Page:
NCF Nation: Gerald Munns

Vontaze Burfict headed to bench

October, 6, 2010
10/06/10
11:56
AM ET
If you love football, you love great linebacker play. So it's hard not to love what Arizona State's Vontaze Burfict can do.

He's one of the most talented linebackers in the nation. His physical skills and instincts suggest the true sophomore is a future first-round NFL draft pick. Just go to YouTube and look up some of his highlights.

But now he's headed to the bench for Saturday's game at Washington. Not because of his play but because of how he conducts himself on the field, which is consistently bad.

He's been flagged for numerous personal fouls and unsportsmanlike conduct penalties in his one-plus year as a starter. Almost all of them fall into the "what-is-he-thinking?" category.

The latest, which inspired coach Dennis Erickson to bench Burfict in favor of senior senior Gerald Munns, who's pretty darn good anyway, is the pointless headbutt Burfict delivered to Oregon State quarterback Ryan Katz last Saturday during the Sun Devils 31-28 loss.

What best tells the story is seeing Sun Devils linebackers coach Trent Bray ask Burfict through a baffled, angry expression, "Why did you do that?"

That's the million dollar question -- as in, I wish the NFL would mail me the money Burfict is losing with his behavior.

"This has totally to do with Arizona State and our football program and Vontaze," Erickson told The Arizona Republic. "I want him to be the best he can be, and if he learns from this he'll be the best he can be. He's got that issue, and he's going to overcome it and be a successful player here. At this point, if he does that he just can't play."

Burfict almost never talks to the media. The official explanation for this is he doesn't like to do interviews and that he's shy. The unofficial word is that Burfict needs to be protected.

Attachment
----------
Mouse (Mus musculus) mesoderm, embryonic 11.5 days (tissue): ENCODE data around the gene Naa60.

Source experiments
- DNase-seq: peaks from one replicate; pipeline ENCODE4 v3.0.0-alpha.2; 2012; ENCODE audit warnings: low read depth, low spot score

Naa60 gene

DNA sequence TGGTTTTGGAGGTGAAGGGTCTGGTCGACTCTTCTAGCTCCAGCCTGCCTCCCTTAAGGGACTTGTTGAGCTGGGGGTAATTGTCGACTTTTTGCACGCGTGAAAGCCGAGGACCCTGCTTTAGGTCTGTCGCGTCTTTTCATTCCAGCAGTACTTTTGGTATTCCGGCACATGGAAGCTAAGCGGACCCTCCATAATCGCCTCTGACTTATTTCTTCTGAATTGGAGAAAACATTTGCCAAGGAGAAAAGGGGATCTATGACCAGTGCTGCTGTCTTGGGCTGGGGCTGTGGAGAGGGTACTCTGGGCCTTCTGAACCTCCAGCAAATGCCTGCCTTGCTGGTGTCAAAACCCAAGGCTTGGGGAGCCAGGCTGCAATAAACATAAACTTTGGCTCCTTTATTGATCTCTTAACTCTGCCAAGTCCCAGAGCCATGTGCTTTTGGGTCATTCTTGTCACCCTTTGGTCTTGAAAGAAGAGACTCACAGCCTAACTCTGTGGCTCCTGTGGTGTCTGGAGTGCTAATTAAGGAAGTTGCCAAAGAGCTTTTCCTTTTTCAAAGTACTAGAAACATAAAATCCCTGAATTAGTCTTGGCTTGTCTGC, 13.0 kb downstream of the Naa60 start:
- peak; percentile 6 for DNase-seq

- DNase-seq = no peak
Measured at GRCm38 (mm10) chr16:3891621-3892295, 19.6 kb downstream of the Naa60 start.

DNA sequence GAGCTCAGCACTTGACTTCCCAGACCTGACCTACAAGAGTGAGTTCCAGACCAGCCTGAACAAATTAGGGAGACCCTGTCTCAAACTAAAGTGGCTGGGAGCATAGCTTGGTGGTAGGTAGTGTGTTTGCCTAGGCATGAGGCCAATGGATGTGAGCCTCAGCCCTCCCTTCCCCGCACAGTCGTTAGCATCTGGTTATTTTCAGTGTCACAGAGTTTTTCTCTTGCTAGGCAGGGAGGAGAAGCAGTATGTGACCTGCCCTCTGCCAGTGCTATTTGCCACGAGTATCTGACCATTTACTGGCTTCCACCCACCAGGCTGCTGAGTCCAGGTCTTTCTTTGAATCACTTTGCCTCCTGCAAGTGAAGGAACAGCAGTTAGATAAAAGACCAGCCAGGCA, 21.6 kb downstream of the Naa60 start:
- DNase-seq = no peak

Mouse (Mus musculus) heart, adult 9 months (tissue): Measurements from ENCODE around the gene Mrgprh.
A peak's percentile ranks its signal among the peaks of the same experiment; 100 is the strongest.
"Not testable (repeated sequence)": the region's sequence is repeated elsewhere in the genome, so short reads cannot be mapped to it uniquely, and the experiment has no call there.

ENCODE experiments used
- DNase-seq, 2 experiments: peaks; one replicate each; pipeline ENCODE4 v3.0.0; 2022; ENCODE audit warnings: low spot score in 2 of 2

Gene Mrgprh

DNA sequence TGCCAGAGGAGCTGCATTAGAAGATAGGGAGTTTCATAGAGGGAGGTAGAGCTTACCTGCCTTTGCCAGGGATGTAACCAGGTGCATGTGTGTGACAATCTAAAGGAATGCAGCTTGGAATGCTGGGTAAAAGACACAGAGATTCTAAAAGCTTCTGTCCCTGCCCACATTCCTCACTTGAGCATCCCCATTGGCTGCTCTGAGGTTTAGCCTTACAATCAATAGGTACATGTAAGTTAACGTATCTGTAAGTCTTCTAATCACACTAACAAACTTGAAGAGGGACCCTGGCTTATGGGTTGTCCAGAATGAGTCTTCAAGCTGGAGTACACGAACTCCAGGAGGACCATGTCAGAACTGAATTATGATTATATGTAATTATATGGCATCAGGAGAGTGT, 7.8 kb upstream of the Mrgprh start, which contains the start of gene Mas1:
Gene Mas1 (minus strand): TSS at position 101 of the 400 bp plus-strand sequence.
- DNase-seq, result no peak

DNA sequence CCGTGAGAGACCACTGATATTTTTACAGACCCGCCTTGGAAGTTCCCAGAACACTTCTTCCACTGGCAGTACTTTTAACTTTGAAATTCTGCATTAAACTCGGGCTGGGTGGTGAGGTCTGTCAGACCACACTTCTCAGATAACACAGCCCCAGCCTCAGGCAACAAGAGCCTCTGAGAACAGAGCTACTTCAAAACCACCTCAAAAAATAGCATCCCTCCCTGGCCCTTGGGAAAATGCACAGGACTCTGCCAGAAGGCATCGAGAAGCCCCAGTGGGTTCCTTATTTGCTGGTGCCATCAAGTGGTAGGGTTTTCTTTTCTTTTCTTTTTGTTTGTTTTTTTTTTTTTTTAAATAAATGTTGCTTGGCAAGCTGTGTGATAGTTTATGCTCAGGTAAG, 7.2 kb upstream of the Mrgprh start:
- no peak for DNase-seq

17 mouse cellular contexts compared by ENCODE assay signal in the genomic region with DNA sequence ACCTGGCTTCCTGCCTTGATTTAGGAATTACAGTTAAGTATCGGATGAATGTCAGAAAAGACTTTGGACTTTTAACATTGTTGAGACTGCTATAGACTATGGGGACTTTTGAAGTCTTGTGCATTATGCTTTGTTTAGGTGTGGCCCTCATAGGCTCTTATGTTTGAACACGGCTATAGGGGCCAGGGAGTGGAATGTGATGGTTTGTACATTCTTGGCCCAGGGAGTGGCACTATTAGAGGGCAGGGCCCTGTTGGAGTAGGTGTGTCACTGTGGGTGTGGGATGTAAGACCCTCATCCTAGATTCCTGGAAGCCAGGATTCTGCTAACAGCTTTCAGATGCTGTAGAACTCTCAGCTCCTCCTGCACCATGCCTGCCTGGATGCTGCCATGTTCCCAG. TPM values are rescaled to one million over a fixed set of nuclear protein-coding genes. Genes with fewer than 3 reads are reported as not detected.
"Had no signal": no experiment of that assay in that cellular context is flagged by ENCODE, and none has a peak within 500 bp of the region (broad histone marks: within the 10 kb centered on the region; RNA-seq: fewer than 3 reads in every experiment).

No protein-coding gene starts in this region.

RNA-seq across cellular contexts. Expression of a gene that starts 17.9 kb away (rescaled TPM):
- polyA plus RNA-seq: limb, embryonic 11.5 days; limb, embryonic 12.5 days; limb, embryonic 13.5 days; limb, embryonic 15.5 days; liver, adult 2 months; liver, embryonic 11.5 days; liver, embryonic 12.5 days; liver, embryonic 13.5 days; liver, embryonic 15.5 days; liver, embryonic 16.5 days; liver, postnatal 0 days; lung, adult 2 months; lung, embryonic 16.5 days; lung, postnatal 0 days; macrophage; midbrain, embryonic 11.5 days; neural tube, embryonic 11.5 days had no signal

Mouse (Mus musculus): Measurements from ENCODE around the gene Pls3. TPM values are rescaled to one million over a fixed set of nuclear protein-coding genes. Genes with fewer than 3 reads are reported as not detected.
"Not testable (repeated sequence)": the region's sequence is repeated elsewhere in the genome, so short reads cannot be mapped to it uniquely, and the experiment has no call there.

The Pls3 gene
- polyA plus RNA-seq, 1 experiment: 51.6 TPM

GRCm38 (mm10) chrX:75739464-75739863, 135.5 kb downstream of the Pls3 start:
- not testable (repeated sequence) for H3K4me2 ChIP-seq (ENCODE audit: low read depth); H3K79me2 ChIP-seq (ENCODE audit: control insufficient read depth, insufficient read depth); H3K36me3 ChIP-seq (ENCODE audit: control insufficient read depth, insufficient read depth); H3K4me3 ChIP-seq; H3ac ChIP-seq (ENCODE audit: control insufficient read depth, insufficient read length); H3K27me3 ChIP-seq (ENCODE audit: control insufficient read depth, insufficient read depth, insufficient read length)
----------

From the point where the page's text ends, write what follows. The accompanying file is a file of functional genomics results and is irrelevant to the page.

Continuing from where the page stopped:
Before benching Burfict, Erickson said on Monday that opponents were "baiting" Burfict. What Erickson's move on Tuesday shows is a realization that Burfict isn't 10-years-old. Trash-talking -- baiting -- is a part of a physical, emotional game. Burfict needs to grow up. Either that, or he needs to drop this loony persona he's adopting because he believes for some reason -- bad advice from outside the team? -- that it creates an attention-getting aura that might in some through-the-looking-glass way help him professionally.

Vontaze, the NFL is a business of winning. The demented gladiator routine is not a part of the process.

Make the play. Share a howl with your teammates. Then shut up and get back in the huddle.

If you do that, you will become an All-American, first-round NFL draft pick and receive all the benefits that includes.

If you don't, five years from now, you'll be showing YouTube clips to your buddies telling them how good you used to be.

Posted by ESPN.com's Ted Miller

Every team enters spring practices with at least a couple of personnel questions, even those with their starting lineup returning nearly intact.

Sometimes those questions don't get answered. Other times they do.

Such as ...

Arizona: The Wildcats lost two of their three starting linebackers, but coach Mike Stoops said he believes they will be better at the position in 2009, with junior Vuna Tuihalamaka making a special impression in the middle this spring.

Arizona State: The Sun Devils lost middle linebacker Morris Wooten, but the LB position looks like it could run six-deep in 2009, particularly with the expected arrival of super-recruit Vontaze Burfict in the fall. The return of former starter Gerald Munns, who left the team for personal reasons, helps as does the emergence of young players whose speed upgrades are intriguing.